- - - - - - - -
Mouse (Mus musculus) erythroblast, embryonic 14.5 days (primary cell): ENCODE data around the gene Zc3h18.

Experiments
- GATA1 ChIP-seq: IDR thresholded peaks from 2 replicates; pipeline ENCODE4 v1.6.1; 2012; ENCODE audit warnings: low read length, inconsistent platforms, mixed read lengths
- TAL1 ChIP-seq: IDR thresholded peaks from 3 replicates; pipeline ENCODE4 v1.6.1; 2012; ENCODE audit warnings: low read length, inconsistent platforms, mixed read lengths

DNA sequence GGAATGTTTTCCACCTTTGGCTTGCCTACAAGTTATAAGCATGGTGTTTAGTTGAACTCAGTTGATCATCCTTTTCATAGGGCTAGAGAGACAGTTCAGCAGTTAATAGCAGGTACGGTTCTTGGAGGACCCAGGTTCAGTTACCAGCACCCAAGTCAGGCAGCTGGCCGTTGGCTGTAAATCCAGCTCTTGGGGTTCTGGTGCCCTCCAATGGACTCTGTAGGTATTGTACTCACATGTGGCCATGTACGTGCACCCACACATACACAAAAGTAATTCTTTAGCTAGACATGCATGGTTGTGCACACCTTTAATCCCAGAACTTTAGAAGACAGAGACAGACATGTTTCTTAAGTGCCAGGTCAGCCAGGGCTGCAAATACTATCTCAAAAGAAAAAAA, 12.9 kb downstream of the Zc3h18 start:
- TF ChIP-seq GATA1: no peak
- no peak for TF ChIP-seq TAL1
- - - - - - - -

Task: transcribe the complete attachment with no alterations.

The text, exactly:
Mouse (Mus musculus) erythroblast, embryonic 14.5 days (primary cell): ENCODE data around the gene Zc3h18.

Experiments
- GATA1 ChIP-seq: IDR thresholded peaks from 2 replicates; pipeline ENCODE4 v1.6.1; 2012; ENCODE audit warnings: low read length, inconsistent platforms, mixed read lengths
- TAL1 ChIP-seq: IDR thresholded peaks from 3 replicates; pipeline ENCODE4 v1.6.1; 2012; ENCODE audit warnings: low read length, inconsistent platforms, mixed read lengths

DNA sequence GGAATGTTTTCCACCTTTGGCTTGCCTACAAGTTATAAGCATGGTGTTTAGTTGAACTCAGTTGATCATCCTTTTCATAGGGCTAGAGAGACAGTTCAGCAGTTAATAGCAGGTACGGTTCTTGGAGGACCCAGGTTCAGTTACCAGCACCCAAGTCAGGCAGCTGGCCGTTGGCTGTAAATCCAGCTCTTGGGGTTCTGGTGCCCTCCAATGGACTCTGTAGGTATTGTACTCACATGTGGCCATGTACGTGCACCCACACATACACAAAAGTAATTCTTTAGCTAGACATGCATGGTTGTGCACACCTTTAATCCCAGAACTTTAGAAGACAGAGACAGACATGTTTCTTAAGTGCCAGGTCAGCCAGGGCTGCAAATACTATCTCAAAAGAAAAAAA, 12.9 kb downstream of the Zc3h18 start:
- TF ChIP-seq GATA1: no peak
- no peak for TF ChIP-seq TAL1